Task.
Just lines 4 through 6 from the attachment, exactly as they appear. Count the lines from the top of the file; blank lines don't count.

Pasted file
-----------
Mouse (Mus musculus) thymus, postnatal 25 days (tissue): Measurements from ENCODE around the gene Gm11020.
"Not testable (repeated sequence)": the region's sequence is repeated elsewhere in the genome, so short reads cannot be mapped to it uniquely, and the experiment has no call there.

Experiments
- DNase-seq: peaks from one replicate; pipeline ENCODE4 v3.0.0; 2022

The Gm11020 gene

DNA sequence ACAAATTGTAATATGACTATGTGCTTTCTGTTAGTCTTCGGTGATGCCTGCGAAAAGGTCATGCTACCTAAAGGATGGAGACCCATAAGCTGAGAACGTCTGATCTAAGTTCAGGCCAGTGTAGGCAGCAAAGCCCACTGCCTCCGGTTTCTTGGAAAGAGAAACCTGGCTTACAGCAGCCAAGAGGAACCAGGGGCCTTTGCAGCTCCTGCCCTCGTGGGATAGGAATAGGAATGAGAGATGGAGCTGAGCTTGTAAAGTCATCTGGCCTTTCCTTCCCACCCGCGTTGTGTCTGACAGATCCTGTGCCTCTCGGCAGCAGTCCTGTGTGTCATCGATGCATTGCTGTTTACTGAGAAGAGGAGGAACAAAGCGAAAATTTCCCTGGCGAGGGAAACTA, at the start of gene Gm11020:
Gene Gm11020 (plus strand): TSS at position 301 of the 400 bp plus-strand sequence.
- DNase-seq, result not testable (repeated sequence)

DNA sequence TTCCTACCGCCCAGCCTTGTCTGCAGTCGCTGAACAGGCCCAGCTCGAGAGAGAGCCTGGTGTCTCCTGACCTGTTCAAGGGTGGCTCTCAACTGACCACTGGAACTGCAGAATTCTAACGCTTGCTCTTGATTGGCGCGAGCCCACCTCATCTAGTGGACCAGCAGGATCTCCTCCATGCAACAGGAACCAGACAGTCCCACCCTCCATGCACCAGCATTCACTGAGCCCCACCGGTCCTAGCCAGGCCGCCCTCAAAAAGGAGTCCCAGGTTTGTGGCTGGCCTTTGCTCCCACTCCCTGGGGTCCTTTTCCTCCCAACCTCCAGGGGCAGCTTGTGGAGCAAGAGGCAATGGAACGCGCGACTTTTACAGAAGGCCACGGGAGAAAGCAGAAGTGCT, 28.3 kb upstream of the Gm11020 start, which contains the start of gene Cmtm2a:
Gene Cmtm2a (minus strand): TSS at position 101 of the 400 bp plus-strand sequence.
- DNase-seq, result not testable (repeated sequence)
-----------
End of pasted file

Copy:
- DNase-seq: peaks from one replicate; pipeline ENCODE4 v3.0.0; 2022

The Gm11020 gene

DNA sequence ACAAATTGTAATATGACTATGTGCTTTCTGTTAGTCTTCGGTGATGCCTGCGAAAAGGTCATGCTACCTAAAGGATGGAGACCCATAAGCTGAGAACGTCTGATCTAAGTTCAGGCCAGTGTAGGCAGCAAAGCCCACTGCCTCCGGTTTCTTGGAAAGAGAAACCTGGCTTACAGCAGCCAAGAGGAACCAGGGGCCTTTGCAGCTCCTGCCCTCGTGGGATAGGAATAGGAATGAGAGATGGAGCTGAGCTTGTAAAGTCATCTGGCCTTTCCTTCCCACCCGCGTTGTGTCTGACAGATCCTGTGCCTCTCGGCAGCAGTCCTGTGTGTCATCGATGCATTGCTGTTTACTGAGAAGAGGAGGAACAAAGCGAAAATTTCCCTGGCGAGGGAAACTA, at the start of gene Gm11020: